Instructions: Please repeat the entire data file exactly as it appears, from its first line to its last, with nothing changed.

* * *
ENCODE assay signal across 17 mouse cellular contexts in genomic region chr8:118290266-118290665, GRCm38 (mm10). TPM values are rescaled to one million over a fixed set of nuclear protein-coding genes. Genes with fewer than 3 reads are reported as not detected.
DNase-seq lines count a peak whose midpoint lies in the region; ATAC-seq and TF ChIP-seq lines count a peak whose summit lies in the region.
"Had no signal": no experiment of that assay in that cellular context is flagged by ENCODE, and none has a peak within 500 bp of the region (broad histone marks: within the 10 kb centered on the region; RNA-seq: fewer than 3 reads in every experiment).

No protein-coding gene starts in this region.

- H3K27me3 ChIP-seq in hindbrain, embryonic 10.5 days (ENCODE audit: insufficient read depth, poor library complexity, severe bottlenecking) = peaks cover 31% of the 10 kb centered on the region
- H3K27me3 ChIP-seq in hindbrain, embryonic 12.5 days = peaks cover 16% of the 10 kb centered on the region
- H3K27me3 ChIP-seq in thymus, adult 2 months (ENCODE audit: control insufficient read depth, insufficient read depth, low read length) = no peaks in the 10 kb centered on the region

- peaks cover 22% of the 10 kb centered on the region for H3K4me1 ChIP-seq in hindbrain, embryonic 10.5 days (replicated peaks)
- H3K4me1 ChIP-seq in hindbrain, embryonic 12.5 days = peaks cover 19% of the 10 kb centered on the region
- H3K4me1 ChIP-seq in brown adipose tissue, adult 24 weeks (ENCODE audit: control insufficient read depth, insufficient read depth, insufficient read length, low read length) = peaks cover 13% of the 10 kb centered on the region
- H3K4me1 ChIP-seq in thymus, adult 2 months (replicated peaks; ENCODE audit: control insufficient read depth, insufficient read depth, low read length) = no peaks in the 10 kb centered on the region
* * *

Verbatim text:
ENCODE assay signal across 17 mouse cellular contexts in genomic region chr8:118290266-118290665, GRCm38 (mm10). TPM values are rescaled to one million over a fixed set of nuclear protein-coding genes. Genes with fewer than 3 reads are reported as not detected.
DNase-seq lines count a peak whose midpoint lies in the region; ATAC-seq and TF ChIP-seq lines count a peak whose summit lies in the region.
"Had no signal": no experiment of that assay in that cellular context is flagged by ENCODE, and none has a peak within 500 bp of the region (broad histone marks: within the 10 kb centered on the region; RNA-seq: fewer than 3 reads in every experiment).

No protein-coding gene starts in this region.

- H3K27me3 ChIP-seq in hindbrain, embryonic 10.5 days (ENCODE audit: insufficient read depth, poor library complexity, severe bottlenecking) = peaks cover 31% of the 10 kb centered on the region
- H3K27me3 ChIP-seq in hindbrain, embryonic 12.5 days = peaks cover 16% of the 10 kb centered on the region
- H3K27me3 ChIP-seq in thymus, adult 2 months (ENCODE audit: control insufficient read depth, insufficient read depth, low read length) = no peaks in the 10 kb centered on the region

- peaks cover 22% of the 10 kb centered on the region for H3K4me1 ChIP-seq in hindbrain, embryonic 10.5 days (replicated peaks)
- H3K4me1 ChIP-seq in hindbrain, embryonic 12.5 days = peaks cover 19% of the 10 kb centered on the region
- H3K4me1 ChIP-seq in brown adipose tissue, adult 24 weeks (ENCODE audit: control insufficient read depth, insufficient read depth, insufficient read length, low read length) = peaks cover 13% of the 10 kb centered on the region
- H3K4me1 ChIP-seq in thymus, adult 2 months (replicated peaks; ENCODE audit: control insufficient read depth, insufficient read depth, low read length) = no peaks in the 10 kb centered on the region